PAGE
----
Nanoskiving JoVE Video

Why SAMs?

The term "molecular electronics" is normally associated with single-molecule measurements (spectroscopy); however we use self-assembled monolayers to construct molecular-electronic devices. Click "read more" to find out why.


SAM-Templated Addressable Nanogaps

A central challenge to electrically interfacing molecules from our macro world is producing nanostructures that possess both features on the molecular scale—single nanometers—and on a scale large enough to connect to external circuitry. Several methods of fabricating nanoscale gaps with controlled spacing have been reported, including mechanical break junctions, electron- beam lithography, electrochemical plating, electromigration, focused ion beam lithography, shadow evaporation, scanning probe and atomic force microscopy, on-wire lithography, and molecular rulers. Each of these methods have their own applications and limitations, but despite all the progress in this field, there remain challenges to producing electrodes with single-nanometer spacings that can be fabricated and positioned in a precise and controllable manner and that are readily electrically-addressable. The most common approach is to fabricate the “nano” part of the device, containing a nascent gap (e.g., the sacrificial metal in on-wire lithography or the con- striction point in break junctions) and then using a lithographic process to connect it to wires and contact pads before unmasking the nanogap. This approach is effective, but laborious, and be- cause gap-sizes of single nanometers also demand sub-nanometer resolutions, they push modern nanofabrication methods to their technical limits. The resulting complexity necessitates special- ized infrastructure (clean rooms, e-beam/photolithography equipment, etc.) and the commensurate overhead—cost, training, and time. A more desirable approach is to start from a simple technique that is far from its technical limits, leaving plenty of room for improvement and adaptation to specific experiments/applications.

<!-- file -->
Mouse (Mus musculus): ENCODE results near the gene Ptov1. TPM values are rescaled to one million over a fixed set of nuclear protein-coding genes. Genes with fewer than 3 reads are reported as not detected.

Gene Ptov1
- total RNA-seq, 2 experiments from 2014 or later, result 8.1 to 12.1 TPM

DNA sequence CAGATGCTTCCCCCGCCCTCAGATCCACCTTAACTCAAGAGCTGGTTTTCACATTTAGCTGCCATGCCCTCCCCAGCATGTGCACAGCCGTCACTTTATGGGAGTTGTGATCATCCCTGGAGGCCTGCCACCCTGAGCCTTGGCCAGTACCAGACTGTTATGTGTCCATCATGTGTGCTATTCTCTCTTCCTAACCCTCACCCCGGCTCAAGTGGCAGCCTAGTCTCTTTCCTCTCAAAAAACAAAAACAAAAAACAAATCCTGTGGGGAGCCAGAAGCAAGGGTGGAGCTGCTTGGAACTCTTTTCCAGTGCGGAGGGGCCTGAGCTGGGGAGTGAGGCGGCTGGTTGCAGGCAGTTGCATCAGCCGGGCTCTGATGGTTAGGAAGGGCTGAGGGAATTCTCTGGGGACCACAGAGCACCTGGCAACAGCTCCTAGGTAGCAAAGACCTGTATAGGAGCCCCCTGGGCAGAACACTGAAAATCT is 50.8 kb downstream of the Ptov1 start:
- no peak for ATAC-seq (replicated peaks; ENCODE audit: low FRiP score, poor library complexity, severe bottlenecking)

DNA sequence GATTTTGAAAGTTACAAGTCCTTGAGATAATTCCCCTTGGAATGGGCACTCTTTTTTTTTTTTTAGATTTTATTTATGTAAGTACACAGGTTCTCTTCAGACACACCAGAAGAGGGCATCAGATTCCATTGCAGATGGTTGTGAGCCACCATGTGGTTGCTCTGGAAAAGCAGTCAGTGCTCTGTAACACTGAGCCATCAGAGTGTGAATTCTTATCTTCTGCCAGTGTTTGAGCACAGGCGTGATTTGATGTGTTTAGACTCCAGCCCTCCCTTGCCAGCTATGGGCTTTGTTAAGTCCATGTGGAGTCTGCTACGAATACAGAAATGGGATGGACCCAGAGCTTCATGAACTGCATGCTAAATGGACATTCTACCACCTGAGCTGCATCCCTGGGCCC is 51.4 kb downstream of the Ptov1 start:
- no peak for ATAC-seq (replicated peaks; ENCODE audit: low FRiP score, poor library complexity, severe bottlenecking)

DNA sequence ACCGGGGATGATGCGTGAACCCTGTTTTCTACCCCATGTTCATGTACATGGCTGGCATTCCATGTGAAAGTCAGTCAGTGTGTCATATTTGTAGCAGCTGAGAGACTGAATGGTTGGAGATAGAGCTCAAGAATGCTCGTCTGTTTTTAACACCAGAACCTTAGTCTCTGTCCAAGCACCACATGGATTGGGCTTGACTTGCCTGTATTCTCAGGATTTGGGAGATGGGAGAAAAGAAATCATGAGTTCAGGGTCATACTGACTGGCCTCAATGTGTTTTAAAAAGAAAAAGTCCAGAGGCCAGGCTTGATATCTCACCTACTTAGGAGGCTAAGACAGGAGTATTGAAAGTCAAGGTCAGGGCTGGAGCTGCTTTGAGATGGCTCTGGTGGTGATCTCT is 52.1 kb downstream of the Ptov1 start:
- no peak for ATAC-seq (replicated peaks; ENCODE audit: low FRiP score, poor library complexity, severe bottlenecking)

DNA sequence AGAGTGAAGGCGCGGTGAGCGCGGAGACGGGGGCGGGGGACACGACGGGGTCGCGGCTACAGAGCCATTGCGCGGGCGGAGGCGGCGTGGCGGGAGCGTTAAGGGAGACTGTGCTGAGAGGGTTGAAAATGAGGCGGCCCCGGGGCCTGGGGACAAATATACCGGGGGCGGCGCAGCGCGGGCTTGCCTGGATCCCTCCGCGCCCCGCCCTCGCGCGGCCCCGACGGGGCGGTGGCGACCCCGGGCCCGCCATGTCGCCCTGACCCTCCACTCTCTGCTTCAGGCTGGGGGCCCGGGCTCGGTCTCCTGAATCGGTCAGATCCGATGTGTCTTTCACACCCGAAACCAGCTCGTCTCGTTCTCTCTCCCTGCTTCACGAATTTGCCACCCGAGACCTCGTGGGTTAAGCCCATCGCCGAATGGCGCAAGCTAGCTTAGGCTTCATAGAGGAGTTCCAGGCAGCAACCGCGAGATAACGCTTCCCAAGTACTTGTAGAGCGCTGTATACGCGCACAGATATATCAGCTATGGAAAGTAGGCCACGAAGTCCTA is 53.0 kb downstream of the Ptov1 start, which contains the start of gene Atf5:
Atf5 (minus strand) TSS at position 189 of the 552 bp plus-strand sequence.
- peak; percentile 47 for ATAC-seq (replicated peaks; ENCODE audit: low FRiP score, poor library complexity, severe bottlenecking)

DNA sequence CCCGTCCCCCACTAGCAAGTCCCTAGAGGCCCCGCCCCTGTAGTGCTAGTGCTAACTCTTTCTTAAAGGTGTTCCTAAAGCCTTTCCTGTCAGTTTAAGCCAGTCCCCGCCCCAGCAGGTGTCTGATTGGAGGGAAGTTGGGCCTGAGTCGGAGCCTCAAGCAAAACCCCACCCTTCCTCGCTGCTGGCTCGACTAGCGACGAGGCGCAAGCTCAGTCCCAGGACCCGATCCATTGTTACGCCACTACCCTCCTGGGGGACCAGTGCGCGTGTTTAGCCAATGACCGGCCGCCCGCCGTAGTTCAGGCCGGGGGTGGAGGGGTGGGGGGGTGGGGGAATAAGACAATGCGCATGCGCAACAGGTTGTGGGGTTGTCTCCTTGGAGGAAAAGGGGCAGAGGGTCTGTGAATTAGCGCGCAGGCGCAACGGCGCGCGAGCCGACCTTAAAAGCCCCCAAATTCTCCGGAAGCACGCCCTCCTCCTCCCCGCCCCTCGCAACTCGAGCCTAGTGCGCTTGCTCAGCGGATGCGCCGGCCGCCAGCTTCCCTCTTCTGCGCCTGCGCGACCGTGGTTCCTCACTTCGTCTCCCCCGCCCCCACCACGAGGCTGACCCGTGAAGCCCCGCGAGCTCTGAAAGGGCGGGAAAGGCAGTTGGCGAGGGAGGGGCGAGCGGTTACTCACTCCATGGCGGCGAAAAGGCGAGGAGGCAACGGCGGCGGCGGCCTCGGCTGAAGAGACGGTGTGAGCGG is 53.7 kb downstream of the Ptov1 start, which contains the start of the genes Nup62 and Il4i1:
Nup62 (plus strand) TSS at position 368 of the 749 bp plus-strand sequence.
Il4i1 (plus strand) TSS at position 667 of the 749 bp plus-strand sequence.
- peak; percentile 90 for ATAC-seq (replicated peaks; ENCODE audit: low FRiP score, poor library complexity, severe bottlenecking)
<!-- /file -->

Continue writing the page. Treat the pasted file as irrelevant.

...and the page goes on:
Charge Separation in Self-Assembled Monolayers

Biological systems are driven by self-assembly processes that are unimaginably complex compared to what modern chemistry can achieve.  The photosystems of plants and bacteria are one of the most complex and studied biological systems.  The self-assembly of thiolates on gold is one the simplest non-natural systems and also one the most studied.  Is there a realistic intersection between these two?  Figure 1 outlines a very simple concept; using the self-assembly of functional SAMs on gold to create well-defined interfaces.

EGaIn As a Conformal Top-Contact



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